Charles was preceded in death by his beloved wife of 56 years, Mary Lou Christian (nee Cocanougher). He is survived by his daughters Elaine Christian of San Francisco, Margaret Christian of Citrus Heights, son Douglas Christian and his wife Danilda of Fairfield and his grandchildren; William Steele, Gregory Steele, Chianne Skidmore, Cali Debevoise, and by Daphne Tan, Dee Jay and Darryl John Ibanez.
Charles was born in Portland, Oregon July 20th, 1932 to Charles and Eunice (nee Homm) Christian. His father was a chief steward for Matson Lines which led to Charles spending his childhood in various locales including, the family farm in Gaston Oregon, Portland, San Francisco, Honolulu, Long Beach and Burlingame.
At the age of 17 (1949) he enlisted in the United States Air Force where he was advanced to Senior Cryptographer during the Korean War. He was stationed in Texas, Wyoming, Alaska and Washington, D.C. He returned to the Bay Area where he graduated from San Mateo Junior College and worked for United Airlines (1952-1955) at SFO as a Communications Operator and Passenger Agent. In 1955 Charles was recruited by the Central Intelligence Agency and began his career as a Communications Specialist. From 1955-1967, he served in this capacity in Washington DC, Turkey, Lebanon, Cyprus, Iraq, Jordan, Sudan, Greece, West Germany and Southern California. He returned to the State Department (1982-1986) as a Communications Officer and served in Muscat Oman, and Bonn Germany.
In 1959, he married Mary Lou Cocanougher, a vivacious young woman from San Bruno and a United Airlines Stewardess Supervisor who would later become a beloved elementary school teacher in Rincon Valley. After three children and life in three different countries Charles resigned from the CIA in order to provide a more stable upbringing for his children. He relocated in 1967 to Santa Rosa, California where he and his wife remained for 47 years. During the next 15 years, Charles worked in sales for AAA, Hearst Corporation, and as a General Agent for health and funeral insurance in Sonoma County.
He is best remembered in his later years for his keen interest in history, specifically the American Revolution and the American Civil War. As a descendant of an American Revolutionary war soldier, he was past president and chaplain of the local chapter of the Sons of the American Revolution. As a descendant of a Civil War veteran he was past commander and chaplain for the Colonel Elmer Ellsworth, Camp 23 of the Sons of Union Veterans of the Civil War (SUVCW).
Other clubs and memberships include: North Bay Civil War Round Table, Santa Rosa Rural Cemetery, Pacific Coast Air Museum, Sonoma County Amateur Radio Club, Roadrunners Internationale, Dragon Lady Association, and Blackbird Association, the last three having to do with his involvement in the Cold War.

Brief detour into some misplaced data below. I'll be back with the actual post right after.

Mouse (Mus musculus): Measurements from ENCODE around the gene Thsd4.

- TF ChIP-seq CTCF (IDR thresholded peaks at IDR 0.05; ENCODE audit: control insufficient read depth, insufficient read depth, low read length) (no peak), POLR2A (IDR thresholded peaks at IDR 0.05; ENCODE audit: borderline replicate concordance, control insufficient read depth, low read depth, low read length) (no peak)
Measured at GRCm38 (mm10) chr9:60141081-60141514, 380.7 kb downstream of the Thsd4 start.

A Memorial Service will be held in his honor on February 16th, 2019 at 11:00 in the Chapel at Santa Rosa Memorial Park, 1900 Franklin Avenue, Santa Rosa, CA. A graveside ceremony will be presented in the Veteran Urn Garden by the SUVCW at the conclusion of the Memorial Service.
Special thanks are extended by the family to the caregivers, Miho Tyson of Continuum Hospice and Emmanuel Salas of Serenity Care Manor who provided him with comfort and respect to the end.
Tuesday, January 22, 2019 - Noon
Following is an article that every retiree that is about to reach 65 should read. It helps to answer the question "Should Federal Retirees Enroll in Medicare?"Should Federal Retirees Enroll in Medicare?
This article will be placed under the USEFUL INFORMATION Tab on the Main Menu for future reference.
By Edward A. Zurndorfer, Certified Financial Planner
Federal employees have numerous questions as they plan for their retirement from federal service. One of the most often-asked questions is whether a federal retiree, a CSRS or a FERS annuitant, should enroll in Medicare when he or she becomes first eligible.
This question is difficult to answer for many federal annuitants. The reason for this difficulty is that most federal employees are eligible to keep their Federal Employees Health Benefits (FEHB) health insurance benefits throughout retirement and the federal government continues to pay on average 72 to 75 percent of the FEHB premiums, identical to what the federal government pays on their behalf for their health insurance premiums when they are employees.
The question therefore becomes: Why does a federal annuitant need to enroll in Medicare when they have full insurance coverage under the FEHB program? This column will attempt to answer this question and will also answer other frequently asked questions, namely:
When should federal retirees enroll in Medicare and in which parts of Medicare?
Is there a late enrollment penalty for Medicare and when does the penalty apply?
Which is "primary" coverage - FEHB or Medicare?
It is important to first review the different parts to Medicare. There are four parts to Medicare - Part A, Part B, Part C and Part D.
Part A (Hospital Insurance) Helps pay for inpatient hospital care, home health care, and hospice care and prescriptions dispersed in a hospital or skilled nursing facility.